The neocortex consists of billions of neurons with trillions of connections, and is responsible for cognitive tasks such as perception and abstract reasoning. Cortical abnormalities are associated with devastating neuropsychiatric illnesses including autism spectrum disorders and schizophrenia, further underscoring the importance of understanding how the cortex functions. Despite major advances in understanding the properties of individual neurons, we are just beginning to understand the rules that govern the assembly of neocortical circuits. One major unanswered question in the field is whether molecular mechanisms direct the wiring diagram of neural circuits at the level of individual cells. In other words, is there a genetic blue print that governs the local wiring of cortical circuits? Tis question is technically challenging to address because it will require simultaneous analysis of both neuronal connectivity and the gene expression profile at the level of single cortical neurons. Moreover, it will require massive amounts of data to be collected as well as advanced analysis techniques to crack the molecular code of connectivity. We propose to use multi-whole-cell patch clamp recording combined with single-cell reverse transcription (RT)-PCR to investigate whether the clustered protocadherin gene family provides a molecular code for neural circuit assembly. The clustered protocadherins have been shown to be expressed in a combinatorial code in individual neurons, are highly expressed during synaptogenesis, and localize to synapses. Thus, clustered protocadherins are the leading candidate molecules for shaping neocortical circuits. However, their role in instructing specific synapse formation has not been directly tested due to the difficulty of these types of experiments. Furthermore, the challenging aspects of this project make it unlikely to be funded by more traditional mechanisms. The results of these experiments could revolutionize our understanding of neural circuit assembly and lead to a more principled approach to studying neuropsychiatric disorders at the circuit level.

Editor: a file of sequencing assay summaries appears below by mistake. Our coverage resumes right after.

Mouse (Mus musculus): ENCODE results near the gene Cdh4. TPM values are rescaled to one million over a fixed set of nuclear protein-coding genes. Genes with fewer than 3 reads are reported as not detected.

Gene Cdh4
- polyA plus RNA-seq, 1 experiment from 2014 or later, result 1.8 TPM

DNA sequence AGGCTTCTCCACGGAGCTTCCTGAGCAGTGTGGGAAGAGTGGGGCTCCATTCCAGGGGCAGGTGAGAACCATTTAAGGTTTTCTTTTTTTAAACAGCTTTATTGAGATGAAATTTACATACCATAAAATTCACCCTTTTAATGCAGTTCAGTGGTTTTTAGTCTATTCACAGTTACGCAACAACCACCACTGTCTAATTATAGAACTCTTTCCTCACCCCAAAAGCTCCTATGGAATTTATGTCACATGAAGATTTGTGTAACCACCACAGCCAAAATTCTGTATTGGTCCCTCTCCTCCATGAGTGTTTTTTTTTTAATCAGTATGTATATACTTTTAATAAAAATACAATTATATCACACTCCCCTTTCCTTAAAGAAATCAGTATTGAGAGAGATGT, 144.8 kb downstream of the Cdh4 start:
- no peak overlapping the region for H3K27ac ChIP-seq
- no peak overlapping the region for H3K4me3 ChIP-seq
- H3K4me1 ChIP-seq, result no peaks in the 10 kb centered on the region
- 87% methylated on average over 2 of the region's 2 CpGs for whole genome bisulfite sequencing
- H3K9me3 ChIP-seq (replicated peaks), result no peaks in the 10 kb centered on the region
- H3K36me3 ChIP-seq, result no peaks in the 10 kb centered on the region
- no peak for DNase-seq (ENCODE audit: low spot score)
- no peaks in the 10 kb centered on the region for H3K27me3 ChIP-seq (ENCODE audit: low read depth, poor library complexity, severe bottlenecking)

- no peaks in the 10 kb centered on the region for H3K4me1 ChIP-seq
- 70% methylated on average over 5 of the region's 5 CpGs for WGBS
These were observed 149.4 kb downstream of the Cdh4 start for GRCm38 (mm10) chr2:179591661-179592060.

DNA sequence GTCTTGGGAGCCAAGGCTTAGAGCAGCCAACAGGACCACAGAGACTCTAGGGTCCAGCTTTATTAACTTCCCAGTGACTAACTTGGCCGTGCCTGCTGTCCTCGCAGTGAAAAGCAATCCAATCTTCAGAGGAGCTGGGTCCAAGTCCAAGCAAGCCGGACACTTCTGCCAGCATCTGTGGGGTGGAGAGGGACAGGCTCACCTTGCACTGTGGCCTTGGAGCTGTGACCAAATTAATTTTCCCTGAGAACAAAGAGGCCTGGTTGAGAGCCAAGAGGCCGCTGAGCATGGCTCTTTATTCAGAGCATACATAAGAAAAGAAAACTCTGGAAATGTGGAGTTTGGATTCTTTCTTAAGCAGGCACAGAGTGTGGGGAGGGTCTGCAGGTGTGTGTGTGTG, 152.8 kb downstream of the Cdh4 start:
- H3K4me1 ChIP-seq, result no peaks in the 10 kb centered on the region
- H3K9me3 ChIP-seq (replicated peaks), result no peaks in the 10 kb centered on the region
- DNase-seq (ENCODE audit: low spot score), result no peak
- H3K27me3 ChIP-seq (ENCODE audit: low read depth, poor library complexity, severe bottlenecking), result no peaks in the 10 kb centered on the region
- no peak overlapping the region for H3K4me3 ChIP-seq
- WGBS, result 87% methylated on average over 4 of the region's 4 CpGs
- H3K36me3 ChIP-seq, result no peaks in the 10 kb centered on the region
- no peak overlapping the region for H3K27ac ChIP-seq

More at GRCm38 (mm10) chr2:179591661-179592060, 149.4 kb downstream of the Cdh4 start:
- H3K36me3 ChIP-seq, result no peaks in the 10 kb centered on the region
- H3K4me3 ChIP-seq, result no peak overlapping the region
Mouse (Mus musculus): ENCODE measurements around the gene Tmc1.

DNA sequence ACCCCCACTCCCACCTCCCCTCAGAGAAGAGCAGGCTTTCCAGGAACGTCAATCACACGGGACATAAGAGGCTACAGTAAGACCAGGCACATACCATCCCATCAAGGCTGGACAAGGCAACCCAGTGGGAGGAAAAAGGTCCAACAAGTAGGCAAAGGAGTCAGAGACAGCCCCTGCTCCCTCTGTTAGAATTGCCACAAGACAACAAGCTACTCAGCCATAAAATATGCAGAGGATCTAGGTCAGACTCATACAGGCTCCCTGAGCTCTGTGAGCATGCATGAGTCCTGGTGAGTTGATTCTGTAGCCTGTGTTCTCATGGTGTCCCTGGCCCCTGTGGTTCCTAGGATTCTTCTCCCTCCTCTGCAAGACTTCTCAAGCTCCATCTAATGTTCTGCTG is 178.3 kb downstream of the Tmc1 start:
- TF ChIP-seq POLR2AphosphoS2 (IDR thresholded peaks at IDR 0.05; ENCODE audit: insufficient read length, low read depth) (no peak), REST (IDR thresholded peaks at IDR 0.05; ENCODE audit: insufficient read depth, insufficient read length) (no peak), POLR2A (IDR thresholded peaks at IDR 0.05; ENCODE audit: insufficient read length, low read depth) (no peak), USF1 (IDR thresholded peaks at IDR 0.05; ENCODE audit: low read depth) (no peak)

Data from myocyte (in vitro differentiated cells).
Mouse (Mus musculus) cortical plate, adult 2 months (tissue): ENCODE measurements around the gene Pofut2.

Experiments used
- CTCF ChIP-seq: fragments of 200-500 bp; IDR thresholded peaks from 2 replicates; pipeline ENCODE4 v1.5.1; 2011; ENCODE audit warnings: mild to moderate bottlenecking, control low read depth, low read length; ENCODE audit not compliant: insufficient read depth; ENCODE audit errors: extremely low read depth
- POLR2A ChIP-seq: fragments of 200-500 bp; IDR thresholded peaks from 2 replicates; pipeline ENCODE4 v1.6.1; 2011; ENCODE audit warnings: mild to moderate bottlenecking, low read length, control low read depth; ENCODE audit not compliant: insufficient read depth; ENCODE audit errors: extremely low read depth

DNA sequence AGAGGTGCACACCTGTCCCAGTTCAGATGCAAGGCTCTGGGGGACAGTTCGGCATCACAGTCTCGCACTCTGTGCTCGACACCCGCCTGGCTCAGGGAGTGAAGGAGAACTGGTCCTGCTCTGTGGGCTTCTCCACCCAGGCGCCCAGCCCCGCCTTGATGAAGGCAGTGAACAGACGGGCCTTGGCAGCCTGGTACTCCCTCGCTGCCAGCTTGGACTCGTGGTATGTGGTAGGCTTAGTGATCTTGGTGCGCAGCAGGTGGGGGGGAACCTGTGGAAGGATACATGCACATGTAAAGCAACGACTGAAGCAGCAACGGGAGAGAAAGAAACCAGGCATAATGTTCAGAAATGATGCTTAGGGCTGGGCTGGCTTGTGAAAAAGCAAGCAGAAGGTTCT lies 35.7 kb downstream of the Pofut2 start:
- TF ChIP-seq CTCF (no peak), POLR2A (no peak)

This study aims to test the hypothesis that there is a molecular code that governs the connectivity of cortical circuits. Abnormal connectivity in neocortical networks is thought to underlie many neuropsychiatric disorders such as schizophrenia, bipolar disorder and autism spectrum disorder. Discovering the molecular code of connectivity in the cortex will provide us with the genetic blue print to study how cortical circuits are assembled and promises to also provide a paradigm shift for studying neuropsychiatric disorders at the circuit level.
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